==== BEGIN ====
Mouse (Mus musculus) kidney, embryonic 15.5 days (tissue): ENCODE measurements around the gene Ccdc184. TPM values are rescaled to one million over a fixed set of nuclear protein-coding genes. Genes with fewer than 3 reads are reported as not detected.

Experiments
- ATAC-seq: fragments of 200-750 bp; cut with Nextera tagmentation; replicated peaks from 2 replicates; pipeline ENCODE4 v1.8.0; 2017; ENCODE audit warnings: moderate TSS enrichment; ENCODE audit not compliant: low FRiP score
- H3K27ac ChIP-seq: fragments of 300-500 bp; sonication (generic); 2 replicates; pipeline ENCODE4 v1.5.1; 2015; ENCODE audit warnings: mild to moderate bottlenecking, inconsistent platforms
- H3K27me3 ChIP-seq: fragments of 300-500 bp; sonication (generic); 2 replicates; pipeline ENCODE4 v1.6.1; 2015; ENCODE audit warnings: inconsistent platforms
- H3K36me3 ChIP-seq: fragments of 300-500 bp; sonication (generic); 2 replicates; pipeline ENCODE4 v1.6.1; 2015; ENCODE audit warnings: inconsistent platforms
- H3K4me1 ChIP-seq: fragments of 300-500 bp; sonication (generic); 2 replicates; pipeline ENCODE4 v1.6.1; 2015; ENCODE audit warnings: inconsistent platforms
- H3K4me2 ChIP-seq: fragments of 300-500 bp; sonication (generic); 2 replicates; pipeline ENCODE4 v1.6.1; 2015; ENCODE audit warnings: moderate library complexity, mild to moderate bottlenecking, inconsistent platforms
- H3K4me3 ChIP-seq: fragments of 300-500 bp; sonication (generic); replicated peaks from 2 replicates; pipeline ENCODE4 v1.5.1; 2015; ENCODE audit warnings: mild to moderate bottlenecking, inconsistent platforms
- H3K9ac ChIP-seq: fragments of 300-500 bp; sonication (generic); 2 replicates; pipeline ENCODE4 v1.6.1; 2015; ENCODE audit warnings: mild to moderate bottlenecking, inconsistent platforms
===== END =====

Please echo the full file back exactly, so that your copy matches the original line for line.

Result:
Mouse (Mus musculus) kidney, embryonic 15.5 days (tissue): ENCODE measurements around the gene Ccdc184. TPM values are rescaled to one million over a fixed set of nuclear protein-coding genes. Genes with fewer than 3 reads are reported as not detected.

Experiments
- ATAC-seq: fragments of 200-750 bp; cut with Nextera tagmentation; replicated peaks from 2 replicates; pipeline ENCODE4 v1.8.0; 2017; ENCODE audit warnings: moderate TSS enrichment; ENCODE audit not compliant: low FRiP score
- H3K27ac ChIP-seq: fragments of 300-500 bp; sonication (generic); 2 replicates; pipeline ENCODE4 v1.5.1; 2015; ENCODE audit warnings: mild to moderate bottlenecking, inconsistent platforms
- H3K27me3 ChIP-seq: fragments of 300-500 bp; sonication (generic); 2 replicates; pipeline ENCODE4 v1.6.1; 2015; ENCODE audit warnings: inconsistent platforms
- H3K36me3 ChIP-seq: fragments of 300-500 bp; sonication (generic); 2 replicates; pipeline ENCODE4 v1.6.1; 2015; ENCODE audit warnings: inconsistent platforms
- H3K4me1 ChIP-seq: fragments of 300-500 bp; sonication (generic); 2 replicates; pipeline ENCODE4 v1.6.1; 2015; ENCODE audit warnings: inconsistent platforms
- H3K4me2 ChIP-seq: fragments of 300-500 bp; sonication (generic); 2 replicates; pipeline ENCODE4 v1.6.1; 2015; ENCODE audit warnings: moderate library complexity, mild to moderate bottlenecking, inconsistent platforms
- H3K4me3 ChIP-seq: fragments of 300-500 bp; sonication (generic); replicated peaks from 2 replicates; pipeline ENCODE4 v1.5.1; 2015; ENCODE audit warnings: mild to moderate bottlenecking, inconsistent platforms
- H3K9ac ChIP-seq: fragments of 300-500 bp; sonication (generic); 2 replicates; pipeline ENCODE4 v1.6.1; 2015; ENCODE audit warnings: mild to moderate bottlenecking, inconsistent platforms